Safety features include optional curtain air bags with roll-over sensors added for 2006, and we recommend them highly for the head protection they can provide to occupants in a side impact or rollover accident. Side-impact air bags are not available. The advanced front air bags deploy with varying power based on the weight of the person in the seat. ABS is standard. Electronic stability control and traction control to minimize wheelspin and skids are optional. Government (NHTSA) crash tests resulted in a five-star frontal crash test rating (the best rating). 

    Walkaround

    Dodge Durango offers an imposing presence in rearview mirrors with its big crosshair grille and shotgun headlights that have become a Dodge signature. The Durango takes styling cues from the 1946 Dodge Power Wagon. 

    The short hood and flared fenders give the Durango the look of a big-rig truck. That short hood leads into a steeply raked windshield and sloping roof. The front fenders make the hood look as narrow as it is short. The windshield is aerodynamically efficient and offers good visibility. 

    The roofline slopes briefly downward at the rear, and the liftgate window curves in to meet it. This reduces that boxy look common on so many SUVs and minivans. Durango's taillights are distinctive as well, looking like afterburners from a jet fighter with two big red stacked circles per side. The sheet metal is molded around them to suggest speed. 

    Chrysler has an expensive new wind tunnel at its headquarters in Auburn Hills, Michigan, and it was used extensively when designing the second-generation Durango to reduce wind noise. The aerodynamics are fine-tuned, including the contours of the exterior mirrors, and the subtle ducktail at the trailing edge of the hood under the wipers that minimizes wind noise over the windshield. The motor mounts were calibrated to reduce the frequencies and harmonics of each engine. The windows have an extra layer of lamination to deaden sound. Foam is injected into many of the body and chassis crannies, which would otherwise serve as tiny echo chambers. 

    Interior

    The Dodge Durango feels spacious inside. Large amounts of glass contribute to that feeling along with lots of cargo space. Durango is officially classified as a mid-size SUV, like the Ford Explorer, but it's bigger than that and inside it feels like a full-size SUV. 

    Behind the second row of seats is 68 cubic feet of cargo space, equal to the total for many SUVs. Put the second row down, and there's 102 cubic feet of cargo capacity. The distance between the wheel housings is 48 inches, so full-size sheets of plywood can be loaded flat. Speaking of loading cargo, this task is aided by the liftgate, which opens very easily. A power liftgate is available on 2006 Durango models, a handy feature. Also, the cargo floor is relatively low, thanks to the rear suspension design.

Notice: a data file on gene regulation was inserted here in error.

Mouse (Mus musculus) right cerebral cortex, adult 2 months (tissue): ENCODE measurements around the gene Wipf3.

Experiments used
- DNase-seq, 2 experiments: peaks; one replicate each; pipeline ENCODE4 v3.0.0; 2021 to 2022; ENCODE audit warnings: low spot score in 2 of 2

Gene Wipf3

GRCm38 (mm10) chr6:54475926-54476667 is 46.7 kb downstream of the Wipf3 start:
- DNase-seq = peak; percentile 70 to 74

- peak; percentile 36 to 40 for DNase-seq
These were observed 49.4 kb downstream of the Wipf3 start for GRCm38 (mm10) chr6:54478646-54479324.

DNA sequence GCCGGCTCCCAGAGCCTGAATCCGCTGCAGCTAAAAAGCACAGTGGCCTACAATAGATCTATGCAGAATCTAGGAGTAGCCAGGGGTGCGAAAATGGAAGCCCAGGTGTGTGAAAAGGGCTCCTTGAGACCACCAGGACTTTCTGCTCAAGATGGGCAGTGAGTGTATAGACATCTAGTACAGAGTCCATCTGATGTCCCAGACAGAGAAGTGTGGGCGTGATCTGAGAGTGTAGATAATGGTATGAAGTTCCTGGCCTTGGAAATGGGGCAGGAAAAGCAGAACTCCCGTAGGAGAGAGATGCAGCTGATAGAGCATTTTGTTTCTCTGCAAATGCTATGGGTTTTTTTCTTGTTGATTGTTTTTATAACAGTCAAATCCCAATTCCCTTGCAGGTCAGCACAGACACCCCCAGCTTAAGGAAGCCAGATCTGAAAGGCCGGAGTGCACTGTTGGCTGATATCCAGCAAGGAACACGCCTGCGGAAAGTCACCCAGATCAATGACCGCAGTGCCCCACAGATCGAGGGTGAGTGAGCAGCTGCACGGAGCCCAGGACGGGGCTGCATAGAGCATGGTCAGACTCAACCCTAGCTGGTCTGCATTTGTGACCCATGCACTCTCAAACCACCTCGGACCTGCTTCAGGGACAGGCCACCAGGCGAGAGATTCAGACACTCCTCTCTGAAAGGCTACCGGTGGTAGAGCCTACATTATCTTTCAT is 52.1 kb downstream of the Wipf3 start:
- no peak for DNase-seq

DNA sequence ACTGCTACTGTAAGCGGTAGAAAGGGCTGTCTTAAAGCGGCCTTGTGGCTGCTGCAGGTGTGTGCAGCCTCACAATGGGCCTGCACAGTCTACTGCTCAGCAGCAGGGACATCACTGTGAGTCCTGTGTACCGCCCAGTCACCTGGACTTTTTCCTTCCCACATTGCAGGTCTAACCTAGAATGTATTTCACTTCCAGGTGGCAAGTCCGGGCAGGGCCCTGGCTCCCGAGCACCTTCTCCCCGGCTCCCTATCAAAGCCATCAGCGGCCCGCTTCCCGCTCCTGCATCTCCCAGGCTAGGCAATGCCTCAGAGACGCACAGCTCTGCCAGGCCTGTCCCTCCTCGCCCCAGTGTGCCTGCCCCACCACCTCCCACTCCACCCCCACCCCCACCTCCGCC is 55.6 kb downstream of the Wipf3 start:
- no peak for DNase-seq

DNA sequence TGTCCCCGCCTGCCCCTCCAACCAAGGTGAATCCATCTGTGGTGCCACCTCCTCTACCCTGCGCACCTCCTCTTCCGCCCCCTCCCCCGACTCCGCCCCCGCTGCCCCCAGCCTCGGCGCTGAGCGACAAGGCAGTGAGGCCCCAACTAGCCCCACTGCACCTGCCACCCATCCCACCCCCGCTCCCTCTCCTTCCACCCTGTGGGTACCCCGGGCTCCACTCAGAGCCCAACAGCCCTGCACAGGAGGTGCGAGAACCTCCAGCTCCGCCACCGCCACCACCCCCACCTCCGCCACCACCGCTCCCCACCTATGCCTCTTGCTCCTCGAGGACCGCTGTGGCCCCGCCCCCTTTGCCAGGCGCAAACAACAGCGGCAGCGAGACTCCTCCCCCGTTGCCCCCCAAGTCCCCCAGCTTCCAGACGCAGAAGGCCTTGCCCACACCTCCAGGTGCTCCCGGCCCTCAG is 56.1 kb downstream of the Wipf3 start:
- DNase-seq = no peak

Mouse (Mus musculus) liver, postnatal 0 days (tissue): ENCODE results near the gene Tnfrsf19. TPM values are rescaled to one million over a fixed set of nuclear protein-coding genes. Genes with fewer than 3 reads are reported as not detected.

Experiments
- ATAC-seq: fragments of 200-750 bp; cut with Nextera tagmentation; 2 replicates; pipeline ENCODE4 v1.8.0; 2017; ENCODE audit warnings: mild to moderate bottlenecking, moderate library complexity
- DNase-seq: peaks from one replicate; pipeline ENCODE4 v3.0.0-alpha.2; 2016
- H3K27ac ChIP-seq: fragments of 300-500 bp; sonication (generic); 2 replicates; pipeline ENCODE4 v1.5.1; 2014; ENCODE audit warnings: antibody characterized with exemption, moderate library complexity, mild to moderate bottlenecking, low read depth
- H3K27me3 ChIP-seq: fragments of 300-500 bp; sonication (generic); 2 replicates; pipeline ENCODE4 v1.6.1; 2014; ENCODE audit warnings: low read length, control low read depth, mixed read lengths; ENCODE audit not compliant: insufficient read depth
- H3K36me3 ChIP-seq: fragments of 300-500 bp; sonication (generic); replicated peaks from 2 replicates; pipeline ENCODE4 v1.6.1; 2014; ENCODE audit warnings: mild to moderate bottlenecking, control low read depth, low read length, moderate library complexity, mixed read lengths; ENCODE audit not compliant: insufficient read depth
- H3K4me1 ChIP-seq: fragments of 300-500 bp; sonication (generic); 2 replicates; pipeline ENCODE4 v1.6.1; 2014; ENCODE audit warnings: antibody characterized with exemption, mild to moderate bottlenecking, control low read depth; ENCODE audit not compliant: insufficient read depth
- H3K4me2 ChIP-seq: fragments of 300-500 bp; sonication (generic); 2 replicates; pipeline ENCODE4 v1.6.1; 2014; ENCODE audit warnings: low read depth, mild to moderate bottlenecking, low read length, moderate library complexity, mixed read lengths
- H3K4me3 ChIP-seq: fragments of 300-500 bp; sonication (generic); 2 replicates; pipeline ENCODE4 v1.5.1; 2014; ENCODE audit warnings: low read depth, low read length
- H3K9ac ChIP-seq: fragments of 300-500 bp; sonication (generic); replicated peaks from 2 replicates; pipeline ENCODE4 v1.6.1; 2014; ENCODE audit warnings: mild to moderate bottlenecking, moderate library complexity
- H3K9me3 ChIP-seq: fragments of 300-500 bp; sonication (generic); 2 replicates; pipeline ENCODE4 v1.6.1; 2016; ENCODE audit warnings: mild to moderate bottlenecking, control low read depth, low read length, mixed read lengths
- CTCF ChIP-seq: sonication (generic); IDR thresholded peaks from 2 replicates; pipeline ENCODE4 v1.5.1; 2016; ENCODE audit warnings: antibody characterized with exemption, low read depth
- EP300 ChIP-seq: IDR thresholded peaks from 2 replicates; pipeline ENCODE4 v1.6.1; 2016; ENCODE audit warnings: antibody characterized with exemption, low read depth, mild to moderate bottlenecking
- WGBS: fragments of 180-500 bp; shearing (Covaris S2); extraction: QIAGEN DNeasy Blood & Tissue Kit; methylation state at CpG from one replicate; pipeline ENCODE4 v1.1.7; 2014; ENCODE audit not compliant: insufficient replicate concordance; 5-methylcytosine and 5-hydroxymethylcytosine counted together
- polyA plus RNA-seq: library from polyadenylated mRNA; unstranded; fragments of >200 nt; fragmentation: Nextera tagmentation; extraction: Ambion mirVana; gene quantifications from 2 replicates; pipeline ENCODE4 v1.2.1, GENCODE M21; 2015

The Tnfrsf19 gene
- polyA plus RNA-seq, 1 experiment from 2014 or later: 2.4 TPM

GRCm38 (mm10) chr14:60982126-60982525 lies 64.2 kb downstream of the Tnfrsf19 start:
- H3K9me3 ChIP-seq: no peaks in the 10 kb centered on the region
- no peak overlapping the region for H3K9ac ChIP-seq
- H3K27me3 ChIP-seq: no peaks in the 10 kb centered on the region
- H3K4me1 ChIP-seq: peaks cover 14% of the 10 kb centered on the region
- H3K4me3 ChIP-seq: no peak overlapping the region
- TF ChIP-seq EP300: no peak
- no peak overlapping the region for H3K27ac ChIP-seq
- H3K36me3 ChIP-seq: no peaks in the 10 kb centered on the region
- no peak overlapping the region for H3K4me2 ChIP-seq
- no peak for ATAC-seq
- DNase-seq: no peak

The second and third rows are notably easy to access because the rear doors open an exceptionally wide 84 degrees. The second-row seat easily flips forward with the touch of one hand, and the seatback flops flat just as easily. This is no small virtue. For 2006, a 60/40 third-row seat, large enough for three passengers, is an available option on SLT and Limited models. 

    The second-row seats recline and have their own climate control, so back-seat passengers can snooze in comfort. Details are carefully thought out, including convenient grab handles cleverly molded into the stubby rear leg of the second-row seat, which ease climbing back to the third row. Once back there, a small bubble in the ceiling provides additional headroom for third-row passengers. Rear A/C can be a useful feature for dogs. 

    The front seats are comfortable, neither too soft nor too firm, and the four-spoke steering wheel is nice. The SLT has orange-hued wood trim, while the Limited presents a cleaner look with its brushed aluminum. And that trim is real wood and real aluminum, not plastic. 

    Instrumentation is clean, handsome, easy to read and easy to operate. It looks classy. We especially like the simple black-on-white gauges and rectangular black Venetian-blind style heating and cooling vents. The center console is deep, under a removable tray. Forward of that is another important compartment designed to serve as a fast-food bin. Two integrated cup holders with removable neoprene for different sizes of drink containers are provided. 

    We found the SLT's manual heating controls and the wiper controls a bit fussy, and the high beams seemed a little lacking one wintry night. The Limited model's high-tech climate-control panel with automatic temperature adjustment is better. And we welcome the availability of seat heaters. 

    Driving Impression

    With its size and refinement, the Dodge Durango can be a good compromise between the medium and extra-large SUVs available from other manufacturers. It's smooth and quiet, quite different from earlier noisy, rough-riding sport-utilities. Both V8 engines are good choices but for overall power, cost, and fuel economy we'd opt for the 5.7-liter Hemi. 

    The 4.7-liter V8 engine is competent, powerful and very smooth. It is rated at 230 horsepower and 290 pound-feet of torque, but it only gets 14/18 mpg with 4WD, using 87 octane.